Albertus Magnus (c. 1193/1206 – 15 November 1280) was a German philosopher, theologian and Dominican friar who achieved fame for his comprehensive knowledge and advocacy for the peaceful coexistence of science and religion. He was the first medieval scholar to apply Aristotle's philosophy to Christian thought at the time.
- If the excrement of an elephant should be smeared on skin in which lice appear and left until it dries upon the skin, the lice will not remain on it but will depart immediately. If the fat of an elephant is smeared with it, it is said to cure the pain of one who suffers a headache; it is even said that if an ounce of elephant bone is drunk with ten ounces of wild mountain mint from something which a leper first touched, it does the most for a headache.
- Twenty-Six Books on Animals [De animalibus libri XXVI]; cited in: Plinio Prioreschi (1996) A History of Medicine: Medieval Medicine. p. 94.
- This dumb ox will fill the world with his bellowing.
- Attributed to Albertus Magnus in: Anne Jackson Fremantle (1962) The Great Ages of Western Philosophy : The Age of Belief : The Medieval Philosophers
- Albertus Magnus, in response to other of his students calling Thomas Aquinas a "dumb ox" because of his quietude.
- Natural science does not consist in ratifying what others have said, but in seeking the causes of phenomena.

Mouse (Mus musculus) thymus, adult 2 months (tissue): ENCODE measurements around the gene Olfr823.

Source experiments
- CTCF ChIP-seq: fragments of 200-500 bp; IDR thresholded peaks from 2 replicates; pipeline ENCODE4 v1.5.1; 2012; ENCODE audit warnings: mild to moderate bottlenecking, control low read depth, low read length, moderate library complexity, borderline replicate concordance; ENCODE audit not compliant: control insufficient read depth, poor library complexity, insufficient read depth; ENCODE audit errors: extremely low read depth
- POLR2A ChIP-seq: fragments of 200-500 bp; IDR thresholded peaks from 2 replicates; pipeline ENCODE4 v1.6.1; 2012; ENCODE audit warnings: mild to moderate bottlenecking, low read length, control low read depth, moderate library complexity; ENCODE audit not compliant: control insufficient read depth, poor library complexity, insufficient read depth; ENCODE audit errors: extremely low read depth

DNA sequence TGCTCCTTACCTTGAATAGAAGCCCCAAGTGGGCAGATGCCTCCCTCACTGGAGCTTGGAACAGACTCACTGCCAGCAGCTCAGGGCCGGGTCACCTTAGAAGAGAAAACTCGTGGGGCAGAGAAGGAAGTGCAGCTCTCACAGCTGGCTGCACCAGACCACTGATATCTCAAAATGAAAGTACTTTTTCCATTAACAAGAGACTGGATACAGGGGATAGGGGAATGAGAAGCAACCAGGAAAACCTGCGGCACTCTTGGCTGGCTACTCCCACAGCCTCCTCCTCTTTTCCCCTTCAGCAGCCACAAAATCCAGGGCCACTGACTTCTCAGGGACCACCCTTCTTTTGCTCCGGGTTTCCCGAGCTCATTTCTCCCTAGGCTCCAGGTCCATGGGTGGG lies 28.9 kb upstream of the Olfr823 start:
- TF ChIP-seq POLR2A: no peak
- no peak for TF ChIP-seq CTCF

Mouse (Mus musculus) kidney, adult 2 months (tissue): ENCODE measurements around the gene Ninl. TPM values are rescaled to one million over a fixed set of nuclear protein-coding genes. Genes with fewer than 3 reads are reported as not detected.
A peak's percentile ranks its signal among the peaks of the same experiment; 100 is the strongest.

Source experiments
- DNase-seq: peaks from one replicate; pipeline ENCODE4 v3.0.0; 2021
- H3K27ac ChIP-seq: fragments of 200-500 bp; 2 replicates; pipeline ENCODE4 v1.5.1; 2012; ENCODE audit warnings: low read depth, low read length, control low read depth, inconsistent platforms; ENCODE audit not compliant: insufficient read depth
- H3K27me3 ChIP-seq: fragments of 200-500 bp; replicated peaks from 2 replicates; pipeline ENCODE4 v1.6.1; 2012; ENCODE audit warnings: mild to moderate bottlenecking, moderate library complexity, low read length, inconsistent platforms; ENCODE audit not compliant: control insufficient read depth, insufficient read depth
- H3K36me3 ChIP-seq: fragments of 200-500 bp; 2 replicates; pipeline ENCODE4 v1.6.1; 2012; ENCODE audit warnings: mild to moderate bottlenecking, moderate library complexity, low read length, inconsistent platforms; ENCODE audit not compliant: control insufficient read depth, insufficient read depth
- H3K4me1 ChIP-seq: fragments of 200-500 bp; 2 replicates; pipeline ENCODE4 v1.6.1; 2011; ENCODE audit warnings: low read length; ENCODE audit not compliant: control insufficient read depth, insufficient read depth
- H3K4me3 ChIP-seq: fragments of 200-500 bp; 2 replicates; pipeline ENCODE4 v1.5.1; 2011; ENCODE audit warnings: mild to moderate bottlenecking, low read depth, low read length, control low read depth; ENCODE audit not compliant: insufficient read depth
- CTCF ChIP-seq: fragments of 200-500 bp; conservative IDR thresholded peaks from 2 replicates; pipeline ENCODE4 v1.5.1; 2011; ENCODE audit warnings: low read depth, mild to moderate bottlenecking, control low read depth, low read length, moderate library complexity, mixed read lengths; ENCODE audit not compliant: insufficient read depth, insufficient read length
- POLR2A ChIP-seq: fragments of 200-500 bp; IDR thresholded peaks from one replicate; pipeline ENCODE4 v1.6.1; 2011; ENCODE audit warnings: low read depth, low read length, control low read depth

- Attributed to Albertus Magnus in: Albertus Magnus; cited in: Morris Bishop (1968) The Middle Ages. p. 252.
- Do there exist many worlds, or is there but a single world? This is one of the most noble and exalted questions in the study of Nature.
- Attributed to Albertus Magnus in: R.C. Bless (1996) Discovering the cosmos. p. 686.
Quotes about Albertus MagnusEdit
- Of Albertus Magnus, the Doctor Universalis of the Dominicans, Roger Bacon writes that what is useful in his works might be summed up in a treatise twenty times as short as they are.
- Francis Seymour Stevenson, Robert Grosseteste: Bishop of Lincoln (1899) citing Bacon's Opus Tertium, p. 30 & Opus Minus, p. 327.
- In speaking of Thomas Aquinas, who, it is true, had not attained at the time when Roger Bacon wrote to the commanding position of authority which was afterwards accorded to him in the schools, he couples him with Albertus Magnus, and says that they both became teachers before they had been adequately taught, and lectured on a philosophy and a theology which they had imperfectly learned.
- Francis Seymour Stevenson, Robert Grosseteste: Bishop of Lincoln (1899) p. 50.
- "Albertus Magnus, Saint" by William A. Wallace (1970) in Gillispie, Charles. Dictionary of Scientific Biography 1. New York: Scribner & American Council of Learned Societies. pp. 99–103.
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